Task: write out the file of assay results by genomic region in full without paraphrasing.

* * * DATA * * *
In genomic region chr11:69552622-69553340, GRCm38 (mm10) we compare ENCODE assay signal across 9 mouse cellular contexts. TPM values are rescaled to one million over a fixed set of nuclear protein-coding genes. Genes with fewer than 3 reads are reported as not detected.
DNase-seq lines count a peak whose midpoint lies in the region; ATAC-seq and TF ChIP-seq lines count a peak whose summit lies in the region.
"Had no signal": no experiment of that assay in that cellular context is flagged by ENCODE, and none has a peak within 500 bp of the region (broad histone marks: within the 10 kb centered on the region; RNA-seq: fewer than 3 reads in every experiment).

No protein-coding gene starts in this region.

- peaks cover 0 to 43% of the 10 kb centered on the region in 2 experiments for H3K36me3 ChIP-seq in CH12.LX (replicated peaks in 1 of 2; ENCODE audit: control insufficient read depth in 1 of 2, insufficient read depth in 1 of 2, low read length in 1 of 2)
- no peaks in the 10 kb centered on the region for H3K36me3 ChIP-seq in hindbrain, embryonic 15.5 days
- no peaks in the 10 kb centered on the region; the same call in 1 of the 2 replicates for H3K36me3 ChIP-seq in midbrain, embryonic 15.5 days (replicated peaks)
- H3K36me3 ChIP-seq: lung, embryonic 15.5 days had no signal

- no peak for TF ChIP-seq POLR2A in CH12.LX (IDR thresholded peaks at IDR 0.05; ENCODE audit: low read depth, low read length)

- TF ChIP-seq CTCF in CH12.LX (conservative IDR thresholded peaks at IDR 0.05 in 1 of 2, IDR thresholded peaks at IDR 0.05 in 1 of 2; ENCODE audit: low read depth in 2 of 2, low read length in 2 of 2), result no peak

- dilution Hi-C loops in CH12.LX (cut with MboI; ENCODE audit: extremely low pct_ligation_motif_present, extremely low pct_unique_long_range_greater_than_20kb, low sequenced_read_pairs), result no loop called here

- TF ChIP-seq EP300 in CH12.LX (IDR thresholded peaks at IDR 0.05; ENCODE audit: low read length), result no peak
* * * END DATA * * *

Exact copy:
In genomic region chr11:69552622-69553340, GRCm38 (mm10) we compare ENCODE assay signal across 9 mouse cellular contexts. TPM values are rescaled to one million over a fixed set of nuclear protein-coding genes. Genes with fewer than 3 reads are reported as not detected.
DNase-seq lines count a peak whose midpoint lies in the region; ATAC-seq and TF ChIP-seq lines count a peak whose summit lies in the region.
"Had no signal": no experiment of that assay in that cellular context is flagged by ENCODE, and none has a peak within 500 bp of the region (broad histone marks: within the 10 kb centered on the region; RNA-seq: fewer than 3 reads in every experiment).

No protein-coding gene starts in this region.

- peaks cover 0 to 43% of the 10 kb centered on the region in 2 experiments for H3K36me3 ChIP-seq in CH12.LX (replicated peaks in 1 of 2; ENCODE audit: control insufficient read depth in 1 of 2, insufficient read depth in 1 of 2, low read length in 1 of 2)
- no peaks in the 10 kb centered on the region for H3K36me3 ChIP-seq in hindbrain, embryonic 15.5 days
- no peaks in the 10 kb centered on the region; the same call in 1 of the 2 replicates for H3K36me3 ChIP-seq in midbrain, embryonic 15.5 days (replicated peaks)
- H3K36me3 ChIP-seq: lung, embryonic 15.5 days had no signal

- no peak for TF ChIP-seq POLR2A in CH12.LX (IDR thresholded peaks at IDR 0.05; ENCODE audit: low read depth, low read length)

- TF ChIP-seq CTCF in CH12.LX (conservative IDR thresholded peaks at IDR 0.05 in 1 of 2, IDR thresholded peaks at IDR 0.05 in 1 of 2; ENCODE audit: low read depth in 2 of 2, low read length in 2 of 2), result no peak

- dilution Hi-C loops in CH12.LX (cut with MboI; ENCODE audit: extremely low pct_ligation_motif_present, extremely low pct_unique_long_range_greater_than_20kb, low sequenced_read_pairs), result no loop called here

- TF ChIP-seq EP300 in CH12.LX (IDR thresholded peaks at IDR 0.05; ENCODE audit: low read length), result no peak